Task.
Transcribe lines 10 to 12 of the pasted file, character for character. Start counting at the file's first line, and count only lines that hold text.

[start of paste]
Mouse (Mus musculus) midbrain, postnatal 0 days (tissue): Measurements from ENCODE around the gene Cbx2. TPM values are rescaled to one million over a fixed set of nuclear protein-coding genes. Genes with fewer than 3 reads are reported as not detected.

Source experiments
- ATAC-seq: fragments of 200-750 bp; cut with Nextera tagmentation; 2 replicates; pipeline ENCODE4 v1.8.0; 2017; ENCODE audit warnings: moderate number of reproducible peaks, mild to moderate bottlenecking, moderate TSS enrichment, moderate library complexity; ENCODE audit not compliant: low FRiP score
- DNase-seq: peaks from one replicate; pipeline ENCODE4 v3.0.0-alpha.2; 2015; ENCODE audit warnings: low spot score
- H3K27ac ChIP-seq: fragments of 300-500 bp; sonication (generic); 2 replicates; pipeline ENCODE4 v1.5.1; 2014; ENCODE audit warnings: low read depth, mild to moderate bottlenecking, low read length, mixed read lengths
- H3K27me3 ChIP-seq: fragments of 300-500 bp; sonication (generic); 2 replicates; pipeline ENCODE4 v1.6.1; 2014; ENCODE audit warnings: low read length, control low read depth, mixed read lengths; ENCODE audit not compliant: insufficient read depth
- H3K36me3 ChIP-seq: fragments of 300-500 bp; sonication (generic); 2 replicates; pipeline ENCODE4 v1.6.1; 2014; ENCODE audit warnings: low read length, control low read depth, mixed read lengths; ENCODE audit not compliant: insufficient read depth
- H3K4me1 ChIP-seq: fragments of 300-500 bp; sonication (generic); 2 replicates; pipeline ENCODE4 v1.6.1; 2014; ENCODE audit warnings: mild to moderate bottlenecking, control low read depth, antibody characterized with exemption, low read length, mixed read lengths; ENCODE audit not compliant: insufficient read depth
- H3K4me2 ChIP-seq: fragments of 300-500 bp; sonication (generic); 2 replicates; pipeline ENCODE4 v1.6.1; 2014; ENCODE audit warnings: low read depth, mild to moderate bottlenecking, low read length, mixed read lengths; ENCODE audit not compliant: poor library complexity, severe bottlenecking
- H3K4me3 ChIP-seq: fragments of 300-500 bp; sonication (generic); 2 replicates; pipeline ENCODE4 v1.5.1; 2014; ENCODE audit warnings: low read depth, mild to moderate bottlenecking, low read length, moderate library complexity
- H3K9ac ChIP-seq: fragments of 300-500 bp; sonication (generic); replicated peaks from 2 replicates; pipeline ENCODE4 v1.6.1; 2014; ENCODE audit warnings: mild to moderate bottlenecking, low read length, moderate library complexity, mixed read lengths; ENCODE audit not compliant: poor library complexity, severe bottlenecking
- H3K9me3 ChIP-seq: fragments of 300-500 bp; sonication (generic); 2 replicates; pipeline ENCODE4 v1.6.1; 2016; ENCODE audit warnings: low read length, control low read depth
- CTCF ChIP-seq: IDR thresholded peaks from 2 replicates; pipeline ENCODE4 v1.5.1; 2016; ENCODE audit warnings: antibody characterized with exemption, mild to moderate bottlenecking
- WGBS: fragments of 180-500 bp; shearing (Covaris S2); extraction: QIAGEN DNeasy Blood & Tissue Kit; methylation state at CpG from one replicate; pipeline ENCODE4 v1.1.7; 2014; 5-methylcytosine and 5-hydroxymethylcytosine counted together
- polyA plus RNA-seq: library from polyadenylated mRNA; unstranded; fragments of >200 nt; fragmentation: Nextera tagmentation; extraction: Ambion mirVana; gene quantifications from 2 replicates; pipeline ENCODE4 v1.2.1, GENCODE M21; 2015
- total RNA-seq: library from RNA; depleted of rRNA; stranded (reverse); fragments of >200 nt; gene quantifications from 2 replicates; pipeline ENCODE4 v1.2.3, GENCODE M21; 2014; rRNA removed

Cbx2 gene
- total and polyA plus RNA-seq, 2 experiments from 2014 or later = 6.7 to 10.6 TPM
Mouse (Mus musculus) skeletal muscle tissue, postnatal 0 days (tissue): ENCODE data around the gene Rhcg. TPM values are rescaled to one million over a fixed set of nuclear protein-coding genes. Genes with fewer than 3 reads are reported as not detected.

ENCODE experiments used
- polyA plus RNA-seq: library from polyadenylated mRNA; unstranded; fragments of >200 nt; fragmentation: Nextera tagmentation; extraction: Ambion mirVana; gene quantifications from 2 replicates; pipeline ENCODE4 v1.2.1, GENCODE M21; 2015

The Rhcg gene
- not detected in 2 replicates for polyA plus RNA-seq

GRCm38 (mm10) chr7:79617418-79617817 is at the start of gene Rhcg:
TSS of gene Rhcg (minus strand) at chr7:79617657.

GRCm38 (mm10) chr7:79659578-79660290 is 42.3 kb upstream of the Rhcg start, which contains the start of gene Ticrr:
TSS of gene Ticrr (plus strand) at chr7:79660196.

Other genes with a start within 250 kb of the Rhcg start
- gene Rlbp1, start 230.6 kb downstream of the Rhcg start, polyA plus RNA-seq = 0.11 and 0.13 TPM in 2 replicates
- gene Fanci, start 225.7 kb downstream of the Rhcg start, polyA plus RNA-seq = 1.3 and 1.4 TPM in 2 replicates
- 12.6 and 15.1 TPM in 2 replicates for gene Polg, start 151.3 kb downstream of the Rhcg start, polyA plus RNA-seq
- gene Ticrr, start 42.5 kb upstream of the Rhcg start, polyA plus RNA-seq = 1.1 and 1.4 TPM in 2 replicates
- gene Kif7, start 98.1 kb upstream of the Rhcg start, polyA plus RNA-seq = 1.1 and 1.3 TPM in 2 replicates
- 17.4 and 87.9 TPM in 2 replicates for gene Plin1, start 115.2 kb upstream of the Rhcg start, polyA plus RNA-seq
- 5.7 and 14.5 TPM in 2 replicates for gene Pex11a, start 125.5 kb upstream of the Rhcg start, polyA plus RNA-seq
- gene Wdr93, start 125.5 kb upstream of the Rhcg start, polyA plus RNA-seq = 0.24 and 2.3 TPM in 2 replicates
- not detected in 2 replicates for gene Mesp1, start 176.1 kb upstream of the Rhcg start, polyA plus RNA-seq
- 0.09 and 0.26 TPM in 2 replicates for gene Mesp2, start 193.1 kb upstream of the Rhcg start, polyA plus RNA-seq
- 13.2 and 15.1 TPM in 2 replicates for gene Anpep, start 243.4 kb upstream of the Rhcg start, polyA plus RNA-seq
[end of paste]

- H3K4me3 ChIP-seq: fragments of 300-500 bp; sonication (generic); 2 replicates; pipeline ENCODE4 v1.5.1; 2014; ENCODE audit warnings: low read depth, mild to moderate bottlenecking, low read length, moderate library complexity
- H3K9ac ChIP-seq: fragments of 300-500 bp; sonication (generic); replicated peaks from 2 replicates; pipeline ENCODE4 v1.6.1; 2014; ENCODE audit warnings: mild to moderate bottlenecking, low read length, moderate library complexity, mixed read lengths; ENCODE audit not compliant: poor library complexity, severe bottlenecking
- H3K9me3 ChIP-seq: fragments of 300-500 bp; sonication (generic); 2 replicates; pipeline ENCODE4 v1.6.1; 2016; ENCODE audit warnings: low read length, control low read depth